HK: Obviously, I’ll do some down time November and December then just start ramping it up. I want to do Mooloolaba and Sydney, but who knows. I think [the Americans] will have a good showing [in San Diego] because the time zone will be in our favor. My run sharpness will have to be much sharper in May than it normally would be. It will be a slow approach and then I’ll wind myself up come around April. I have to be careful because I can’t overdo it. My body has been great this year, but the past hasn’t been so good. It would really been a crushing blow to go there and not be healthy. If I am healthy, I have the confidence that I can be part of the [U.S. Olympic] team. Once the race schedule comes out next year, I’ll stay in the Springs [Colorado Springs, Colo.] quite a bit. We’re having our third child near Thanksgiving and with Val being pregnant, I’ll do some indoor training to gear up and acclimatize to San Diego—it might be a little warmer there.
IT: Are you going to be paying attention to Kona? Any picks?
HK: Oh for sure. With my Twitter followers, you just can’t help it. I was in Dallas this past weekend for [my sponsor] Toyota and doing stuff with them and talking to Andy [Potts] and him doing that double, which was crazy. [During Kona] I’ll be in Myrtle Beach [S.C., for a race] and gearing up for the next day. I will be having the computer on and be following it. I do pay attention—I have a lot of friends over there. I always pull for the ITU guys. You look at [Javier] Gomez and [Lisa] Norden this past weekend and it shows you that the ITU’s [bum] rap is going away quickly. [Ed note: Gomez and Norden won the U.S. Open Dallas Triathlon.] I think the ITU has the most talented athletes by far, and they can cross over [to other disciplines]. I’ll be pulling for ITU. Guys like Rasmus Henning, who came from the ITU fairly recently, and even Andreas Raelert, who was ITU all the way through 2008. I always want to see Americans do well, too. Andy and Tim [O’Donnell]—it’ll be Tim’s first one. O’Donnell, he’s got a good person in his house to give him some good advice. [Ed note: Tim O’Donnell dates reigning Ironman world champ Mirinda Carfrae.] I’m sure he’ll learn a lot beforehand. I’m always a fan of the sport of triathlon. I’m a fan of Ironman. Macca’s not doing it, so there won’t be the words flying much beforehand. Ultimately for the men’s side, Craig Alexander’s half ironman [his second 70.3 world championship title] was awesome, what he did there. Him, Marino [Vanhoenacker], who set the world record, which was then broken by Andreas, those guys will be there. The dark horse is Rasmus, and maybe he can pull out a good one, too. I think experience has so much to do with that race. I think right now the way Alexander is talking and how his running is going, he’s going to make sure—he will not get off the bike as far down as he was last year. But will he be able to finish it off? It’ll be fun. I’ll be watching and following. I also hope Matt Reed does well. He’s a buddy of mine. I think it’s tougher for the bigger guys, just naturally. I think when you’re bigger, it’s OK if you’re in a slower race, but when guys start lighting it up, it takes it toll. I think he’s just going there to get some experience.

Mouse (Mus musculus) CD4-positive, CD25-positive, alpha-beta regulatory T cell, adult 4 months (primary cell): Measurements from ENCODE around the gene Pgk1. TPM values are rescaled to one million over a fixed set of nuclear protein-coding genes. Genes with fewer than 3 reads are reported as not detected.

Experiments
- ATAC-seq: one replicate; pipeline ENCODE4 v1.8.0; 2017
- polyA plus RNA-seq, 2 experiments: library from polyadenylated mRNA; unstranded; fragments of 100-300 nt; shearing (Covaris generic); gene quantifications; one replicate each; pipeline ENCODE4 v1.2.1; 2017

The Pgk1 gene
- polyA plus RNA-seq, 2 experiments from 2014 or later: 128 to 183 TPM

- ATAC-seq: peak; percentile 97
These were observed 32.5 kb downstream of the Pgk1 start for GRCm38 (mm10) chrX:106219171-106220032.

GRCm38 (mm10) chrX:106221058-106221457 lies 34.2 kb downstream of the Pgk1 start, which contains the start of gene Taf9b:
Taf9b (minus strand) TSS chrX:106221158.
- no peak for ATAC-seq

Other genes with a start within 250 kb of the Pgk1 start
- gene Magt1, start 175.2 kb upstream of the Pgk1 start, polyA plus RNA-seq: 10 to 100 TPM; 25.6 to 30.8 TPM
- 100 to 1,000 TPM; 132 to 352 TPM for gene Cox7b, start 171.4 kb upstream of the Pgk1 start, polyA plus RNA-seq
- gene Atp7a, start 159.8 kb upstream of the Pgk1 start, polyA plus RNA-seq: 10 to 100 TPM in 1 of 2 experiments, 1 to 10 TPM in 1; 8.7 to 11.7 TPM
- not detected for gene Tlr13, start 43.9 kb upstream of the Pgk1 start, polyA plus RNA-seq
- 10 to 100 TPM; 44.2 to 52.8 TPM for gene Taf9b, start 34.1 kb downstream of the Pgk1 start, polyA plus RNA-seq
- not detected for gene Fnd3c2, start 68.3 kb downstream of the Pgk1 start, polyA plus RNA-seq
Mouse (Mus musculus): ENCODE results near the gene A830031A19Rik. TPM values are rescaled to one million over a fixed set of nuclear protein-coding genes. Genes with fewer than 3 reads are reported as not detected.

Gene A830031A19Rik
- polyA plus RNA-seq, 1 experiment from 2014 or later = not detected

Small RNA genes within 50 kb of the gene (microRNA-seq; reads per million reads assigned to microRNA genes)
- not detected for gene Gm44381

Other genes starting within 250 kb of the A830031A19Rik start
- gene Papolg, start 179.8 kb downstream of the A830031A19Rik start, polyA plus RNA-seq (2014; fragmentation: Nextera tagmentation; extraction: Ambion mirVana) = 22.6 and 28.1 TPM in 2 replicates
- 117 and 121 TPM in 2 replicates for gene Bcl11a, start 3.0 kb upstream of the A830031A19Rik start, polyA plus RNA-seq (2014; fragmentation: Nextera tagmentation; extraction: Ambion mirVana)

Inside Triathlon: Thanks Hunter!